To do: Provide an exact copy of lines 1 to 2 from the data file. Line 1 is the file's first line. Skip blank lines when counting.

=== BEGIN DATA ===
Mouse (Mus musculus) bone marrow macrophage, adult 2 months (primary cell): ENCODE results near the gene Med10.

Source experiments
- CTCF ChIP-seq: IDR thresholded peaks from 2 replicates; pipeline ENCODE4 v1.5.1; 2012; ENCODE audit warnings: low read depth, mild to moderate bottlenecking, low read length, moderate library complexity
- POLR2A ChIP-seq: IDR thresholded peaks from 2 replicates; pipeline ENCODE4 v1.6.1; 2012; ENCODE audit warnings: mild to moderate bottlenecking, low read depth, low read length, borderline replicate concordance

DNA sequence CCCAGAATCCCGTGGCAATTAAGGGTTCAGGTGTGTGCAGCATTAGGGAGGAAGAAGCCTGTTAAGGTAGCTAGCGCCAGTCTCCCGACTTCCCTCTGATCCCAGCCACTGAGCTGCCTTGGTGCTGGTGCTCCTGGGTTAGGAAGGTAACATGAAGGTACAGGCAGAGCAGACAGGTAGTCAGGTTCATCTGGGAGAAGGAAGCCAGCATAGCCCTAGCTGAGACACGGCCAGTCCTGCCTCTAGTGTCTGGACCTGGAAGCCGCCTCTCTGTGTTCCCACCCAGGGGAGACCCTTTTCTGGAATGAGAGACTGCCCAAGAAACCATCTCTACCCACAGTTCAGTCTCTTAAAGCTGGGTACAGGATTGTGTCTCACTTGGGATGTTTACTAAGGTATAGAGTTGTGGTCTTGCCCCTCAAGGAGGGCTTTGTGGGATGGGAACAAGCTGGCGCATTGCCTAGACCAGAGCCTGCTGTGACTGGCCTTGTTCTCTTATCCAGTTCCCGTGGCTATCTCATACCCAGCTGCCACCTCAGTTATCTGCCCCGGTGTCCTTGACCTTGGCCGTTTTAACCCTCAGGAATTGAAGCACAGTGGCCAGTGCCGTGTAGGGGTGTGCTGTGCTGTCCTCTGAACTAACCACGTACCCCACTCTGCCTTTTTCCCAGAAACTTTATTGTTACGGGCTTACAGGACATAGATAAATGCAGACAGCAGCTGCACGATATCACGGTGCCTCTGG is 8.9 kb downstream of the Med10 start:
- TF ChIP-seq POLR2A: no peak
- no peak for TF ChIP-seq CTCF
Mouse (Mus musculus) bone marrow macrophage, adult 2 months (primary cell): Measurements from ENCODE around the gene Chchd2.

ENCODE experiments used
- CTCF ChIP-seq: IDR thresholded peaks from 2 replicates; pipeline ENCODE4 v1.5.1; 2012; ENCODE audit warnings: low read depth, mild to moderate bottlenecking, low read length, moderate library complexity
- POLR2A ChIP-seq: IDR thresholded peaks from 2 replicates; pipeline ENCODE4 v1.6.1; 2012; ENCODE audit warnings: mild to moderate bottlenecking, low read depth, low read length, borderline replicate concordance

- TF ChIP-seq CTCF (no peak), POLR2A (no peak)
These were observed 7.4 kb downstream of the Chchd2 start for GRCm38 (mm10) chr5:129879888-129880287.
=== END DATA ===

Mouse (Mus musculus) bone marrow macrophage, adult 2 months (primary cell): ENCODE results near the gene Med10.

Source experiments